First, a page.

Building general Langevin models from discrete data sets
F. Ferretti, V. Chardès, T. Mora, A. M. Walczak and I. Giardina
Experiments revealed inertial signatures in the effective dynamics of natural flocks of starlings and swarms of midges at their observational space-time scales. A quantitative assessment of the damping regime in which these systems operate may bring relevant information for the understanding of their dynamic properties and function. Learning from empirical observations is a long-standing goal in physics, but even today it can be often harder than expected. Building a stochastic model with memory from discrete time series is a challenging task, due to the non-Markovian character of the observed process. In the search for a robust inference method for our birds’ data, we developed a novel maximum likelihood scheme for non-Markovian dynamics with linear dissipation. Its potential application is not restricted to simple underdamped equilibrium models, but it can be implemented also in out-of-equilibrium and large size systems.
Dynamical Renormalization Group approach to the collective behavior of swarms
A.Cavagna, L. Di Carlo, I. Giardina, L. Grandinetti, T. S. Grigera, G. Pisegna
The dynamical scaling hypothesis states that, for systems at the critical point the correlation length is linked to the characteristic relaxation time through the dynamic critical exponent z. Experimental results show that swarms of insects satisfy this property exhibiting an exponent z ≈1.2. Searching for a model able to reproduce this result, we study the critical properties of model with non-dissipative couplings. Using the Dynamical Renormalization Group technique, and working in the fixed network approximation, we find a crossover from a non-dissipative fixed point (z=d/2) to a dissipative ( z=2) fixed point. The interplay between these two fixed points gives rise to a crossover in the critical dynamics of the system. The value z=d/2 in 3d is significantly closer to the experimental value, then the value found numerically in fully dissipative models z =1.7. This result suggests that mode coupling interaction is a key ingredient to build a theory of natural swarms close to the experiments. Further investigations including the self-propelled nature of the particles are necessary to embed the out-of-equilibrium essence of these biological systems.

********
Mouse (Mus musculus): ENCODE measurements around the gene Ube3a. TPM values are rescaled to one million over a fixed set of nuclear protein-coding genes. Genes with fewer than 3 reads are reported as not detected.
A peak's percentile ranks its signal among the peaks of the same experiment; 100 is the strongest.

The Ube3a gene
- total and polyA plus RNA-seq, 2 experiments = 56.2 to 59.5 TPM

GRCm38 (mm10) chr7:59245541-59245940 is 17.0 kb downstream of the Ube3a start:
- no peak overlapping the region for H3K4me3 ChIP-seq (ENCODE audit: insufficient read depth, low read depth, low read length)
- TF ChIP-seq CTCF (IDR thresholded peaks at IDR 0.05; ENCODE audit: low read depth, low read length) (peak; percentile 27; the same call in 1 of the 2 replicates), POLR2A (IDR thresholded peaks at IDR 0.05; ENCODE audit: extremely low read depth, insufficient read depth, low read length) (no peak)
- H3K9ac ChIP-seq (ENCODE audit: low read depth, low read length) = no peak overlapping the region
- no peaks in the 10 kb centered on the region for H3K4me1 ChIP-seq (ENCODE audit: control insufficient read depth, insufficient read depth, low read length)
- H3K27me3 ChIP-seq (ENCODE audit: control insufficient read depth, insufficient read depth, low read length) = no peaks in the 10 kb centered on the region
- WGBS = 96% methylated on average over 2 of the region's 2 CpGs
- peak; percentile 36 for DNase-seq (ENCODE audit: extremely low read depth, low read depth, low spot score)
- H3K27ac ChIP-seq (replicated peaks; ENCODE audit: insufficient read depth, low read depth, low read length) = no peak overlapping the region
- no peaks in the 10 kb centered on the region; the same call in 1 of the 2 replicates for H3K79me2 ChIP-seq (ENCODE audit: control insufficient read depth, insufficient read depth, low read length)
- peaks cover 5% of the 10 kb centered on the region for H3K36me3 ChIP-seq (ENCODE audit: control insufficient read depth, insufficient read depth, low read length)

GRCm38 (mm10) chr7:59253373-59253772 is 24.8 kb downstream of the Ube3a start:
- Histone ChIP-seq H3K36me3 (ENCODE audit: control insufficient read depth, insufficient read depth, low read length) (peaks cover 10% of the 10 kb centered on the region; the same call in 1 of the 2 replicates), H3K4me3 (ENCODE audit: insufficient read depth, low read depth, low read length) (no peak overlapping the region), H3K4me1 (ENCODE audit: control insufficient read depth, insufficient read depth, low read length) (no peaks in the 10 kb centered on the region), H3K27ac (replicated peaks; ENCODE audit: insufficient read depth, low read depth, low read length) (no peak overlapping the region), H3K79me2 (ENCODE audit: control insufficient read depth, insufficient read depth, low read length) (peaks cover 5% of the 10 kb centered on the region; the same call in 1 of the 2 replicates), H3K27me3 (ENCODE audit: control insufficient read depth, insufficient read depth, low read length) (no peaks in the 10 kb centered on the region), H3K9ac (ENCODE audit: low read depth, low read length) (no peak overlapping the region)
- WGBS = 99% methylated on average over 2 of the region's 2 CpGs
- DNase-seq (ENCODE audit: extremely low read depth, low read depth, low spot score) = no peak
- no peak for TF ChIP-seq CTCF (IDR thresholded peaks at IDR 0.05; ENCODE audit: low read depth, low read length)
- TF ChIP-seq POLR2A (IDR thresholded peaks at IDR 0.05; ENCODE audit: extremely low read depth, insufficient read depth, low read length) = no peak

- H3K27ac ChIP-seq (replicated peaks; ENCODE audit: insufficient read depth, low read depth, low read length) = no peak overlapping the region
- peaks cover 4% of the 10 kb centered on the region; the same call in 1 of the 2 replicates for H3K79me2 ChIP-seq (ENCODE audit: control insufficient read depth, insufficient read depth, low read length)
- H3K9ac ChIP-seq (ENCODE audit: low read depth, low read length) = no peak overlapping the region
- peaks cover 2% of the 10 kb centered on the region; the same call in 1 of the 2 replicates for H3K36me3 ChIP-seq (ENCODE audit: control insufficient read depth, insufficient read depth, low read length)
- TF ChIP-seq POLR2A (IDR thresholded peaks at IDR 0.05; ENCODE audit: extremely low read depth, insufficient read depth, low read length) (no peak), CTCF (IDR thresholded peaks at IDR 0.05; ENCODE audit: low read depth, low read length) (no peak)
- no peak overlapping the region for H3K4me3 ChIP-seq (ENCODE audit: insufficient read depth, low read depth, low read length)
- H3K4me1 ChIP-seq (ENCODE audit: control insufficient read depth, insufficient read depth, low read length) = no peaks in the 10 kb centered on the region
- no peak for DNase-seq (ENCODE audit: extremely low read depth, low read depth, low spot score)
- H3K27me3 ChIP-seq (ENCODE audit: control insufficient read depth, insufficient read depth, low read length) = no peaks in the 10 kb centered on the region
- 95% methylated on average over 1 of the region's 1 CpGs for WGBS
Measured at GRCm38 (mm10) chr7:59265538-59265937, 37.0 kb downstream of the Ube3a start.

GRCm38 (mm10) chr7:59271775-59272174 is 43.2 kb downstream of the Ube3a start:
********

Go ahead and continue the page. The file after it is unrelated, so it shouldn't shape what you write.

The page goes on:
Low-temperature marginal ferromagnetism explains anomalous scale-free correlations in natural flocks
A.Cavagna, A. Culla, L. Di Carlo, I. Giardina, T.S. Grigera
We introduced and studied a novel ferromagnetic model, suitable to reproduce a fascinating statistical property of starlings speeds in their flocking phase. From experimental data one finds that, in a strongly polarized flock, speed’s fluctuations are correlated on a characteristic length that is proportional to the system’s size, i.e. speed correlations are scale-free. We show that, using our “marginal” model, it is possible to reproduce this specific and unusual phenomenology, even in the equilibrium case. The key idea is to consider a bounding potential for the single-particle speed that has zero curvature. A novel zero-temperature critical point emerges and the model develops divergent susceptibility and correlation length of the modulus of the microscopic degrees of freedom, in analogy with experimental data of natural flocks.
Our tasks now are many: first of all, we will investigate more deeply the nature of the “marginal” scale-free behaviour of the model, extracting, in a numerical and a rigorous way, the critical exponents. Then, we will closely compare the statistical field theory, built from our microscopic model, to the experimental data.